Category Archives: bureaucracy

How to get ahead in a state or corporate bureaucracy

The pseudo-poetic metaphors are about as inspirational as a cargo ship’s ballast

The vital quality, writes Dalrymple, is

the mastery of, and willingness to use, a certain kind of language that is opaque and almost meaningless to an outsider. The mastery requires dedication, and the willingness a lack of scruple. It demands a certain intelligence, but not high intelligence. Mediocrities do it best because others are impatient of it.

The language

is peculiar to itself, and makes a speech by the late Leonid Brezhnev seem like a soliloquy by Hamlet. Full of neologisms, its words have connotations but no definite meaning can be fixed to them. Vagueness is essential because only then can responsibility be denied when things go wrong. It is ugly and circumlocutory, but with occasional pseudo-poetic metaphors that are supposed to be inspirational but are as exciting as a cargo ship’s ballast.

This bureaucratese, says Dalrymple

is ever more widespread. It has left few corners of our world uninvaded. It is to be found almost everywhere. It is native to government, of course, but it is certainly not confined to government. Large companies employ it, as do educational institutions.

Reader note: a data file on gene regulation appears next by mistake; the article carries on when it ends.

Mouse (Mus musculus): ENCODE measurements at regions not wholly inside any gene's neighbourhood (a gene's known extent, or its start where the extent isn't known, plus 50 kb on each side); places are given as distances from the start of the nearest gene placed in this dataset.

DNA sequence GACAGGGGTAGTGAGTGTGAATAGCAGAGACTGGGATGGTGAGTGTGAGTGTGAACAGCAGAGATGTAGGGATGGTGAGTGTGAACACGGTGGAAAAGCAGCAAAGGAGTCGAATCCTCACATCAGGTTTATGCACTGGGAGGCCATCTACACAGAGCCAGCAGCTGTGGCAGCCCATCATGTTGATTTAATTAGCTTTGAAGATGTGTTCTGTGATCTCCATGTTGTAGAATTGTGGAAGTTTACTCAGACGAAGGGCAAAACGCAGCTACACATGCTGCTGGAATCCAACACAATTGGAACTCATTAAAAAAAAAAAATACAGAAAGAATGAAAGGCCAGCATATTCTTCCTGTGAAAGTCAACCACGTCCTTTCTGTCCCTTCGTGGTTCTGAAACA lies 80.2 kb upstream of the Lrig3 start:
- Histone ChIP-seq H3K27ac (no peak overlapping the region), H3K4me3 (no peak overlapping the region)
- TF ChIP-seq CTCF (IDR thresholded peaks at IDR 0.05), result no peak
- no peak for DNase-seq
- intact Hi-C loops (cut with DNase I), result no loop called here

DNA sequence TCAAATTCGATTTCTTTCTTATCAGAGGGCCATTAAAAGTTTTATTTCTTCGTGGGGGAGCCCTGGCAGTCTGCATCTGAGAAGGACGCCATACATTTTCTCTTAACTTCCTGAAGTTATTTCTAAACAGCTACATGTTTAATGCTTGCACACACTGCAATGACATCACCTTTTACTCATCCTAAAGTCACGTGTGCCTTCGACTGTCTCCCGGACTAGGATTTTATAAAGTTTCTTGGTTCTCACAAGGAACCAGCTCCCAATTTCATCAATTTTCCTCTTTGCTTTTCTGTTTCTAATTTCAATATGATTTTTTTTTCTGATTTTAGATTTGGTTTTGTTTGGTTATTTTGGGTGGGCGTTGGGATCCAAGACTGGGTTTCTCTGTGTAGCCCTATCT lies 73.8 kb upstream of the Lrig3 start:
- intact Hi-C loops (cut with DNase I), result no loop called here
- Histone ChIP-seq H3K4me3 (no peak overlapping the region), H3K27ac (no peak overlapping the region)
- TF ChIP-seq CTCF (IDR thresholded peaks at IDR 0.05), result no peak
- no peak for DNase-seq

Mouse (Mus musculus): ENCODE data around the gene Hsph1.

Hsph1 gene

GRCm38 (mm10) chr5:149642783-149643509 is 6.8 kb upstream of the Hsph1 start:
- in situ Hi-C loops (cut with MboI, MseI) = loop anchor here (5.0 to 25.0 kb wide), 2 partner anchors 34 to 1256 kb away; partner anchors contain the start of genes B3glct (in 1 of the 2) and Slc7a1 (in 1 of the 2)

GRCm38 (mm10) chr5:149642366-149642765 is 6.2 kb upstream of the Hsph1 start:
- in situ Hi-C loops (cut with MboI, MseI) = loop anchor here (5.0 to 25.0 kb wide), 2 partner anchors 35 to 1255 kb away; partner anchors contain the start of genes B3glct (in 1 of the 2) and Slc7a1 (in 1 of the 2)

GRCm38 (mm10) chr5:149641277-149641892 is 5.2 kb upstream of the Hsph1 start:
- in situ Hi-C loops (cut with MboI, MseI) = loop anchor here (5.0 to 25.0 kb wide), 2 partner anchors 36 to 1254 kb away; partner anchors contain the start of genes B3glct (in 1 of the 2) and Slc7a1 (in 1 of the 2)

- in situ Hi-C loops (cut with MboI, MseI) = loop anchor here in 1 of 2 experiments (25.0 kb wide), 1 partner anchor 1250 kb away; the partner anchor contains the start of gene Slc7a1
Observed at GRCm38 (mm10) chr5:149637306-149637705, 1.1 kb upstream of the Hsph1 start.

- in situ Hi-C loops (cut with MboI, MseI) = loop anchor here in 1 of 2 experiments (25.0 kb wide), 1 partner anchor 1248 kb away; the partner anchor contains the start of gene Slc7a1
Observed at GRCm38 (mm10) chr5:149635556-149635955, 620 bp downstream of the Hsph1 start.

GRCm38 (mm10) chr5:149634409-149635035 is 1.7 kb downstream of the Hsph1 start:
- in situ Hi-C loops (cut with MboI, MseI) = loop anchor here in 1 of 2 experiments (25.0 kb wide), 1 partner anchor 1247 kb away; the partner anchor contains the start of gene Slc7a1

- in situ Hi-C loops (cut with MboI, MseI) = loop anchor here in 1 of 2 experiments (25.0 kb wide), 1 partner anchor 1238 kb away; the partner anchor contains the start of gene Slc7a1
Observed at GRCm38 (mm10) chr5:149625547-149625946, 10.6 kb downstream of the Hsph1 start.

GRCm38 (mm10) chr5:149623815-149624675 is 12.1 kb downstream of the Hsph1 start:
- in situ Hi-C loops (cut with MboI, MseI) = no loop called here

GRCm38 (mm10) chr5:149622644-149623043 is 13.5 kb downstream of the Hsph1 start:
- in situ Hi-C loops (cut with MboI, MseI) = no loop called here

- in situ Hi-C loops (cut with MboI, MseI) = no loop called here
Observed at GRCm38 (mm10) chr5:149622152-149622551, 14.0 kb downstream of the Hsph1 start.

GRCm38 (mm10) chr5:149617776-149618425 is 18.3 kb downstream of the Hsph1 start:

A question he has long pondered

is whether anyone, in the privacy of his mind, employs such language. I suspect that after a time those who employ it can use no other.

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Whited sepulchre

Marlowe-Dalrymple in Europe’s heart of darkness

Dalrymple once took a job in the tropics, and his employer sent him for a medical examination to check that he was fit for hardship. He writes:

My medical was just like the one that Marlowe underwent in Heart of Darkness, before he went out to the Congo.

Marlowe’s medical was in Brussels, a city, Marlowe says, that ‘always makes me think of a whited sepulchre’. And then Marlowe adds, ‘Prejudice no doubt.’ Dalrymple confesses to

a similar prejudice. Brussels shows us our glorious future: bureaucracy and sex shows.

The Working Time Directive

This legal act of the European Union is, writes Dalrymple,

typical of modern legislation, or perhaps I should say administrative fiat. It appears to confer benefits or rights on those who come under its purview (in this case, almost everyone). As such, it is seen by many of its supposed beneficiaries as benign.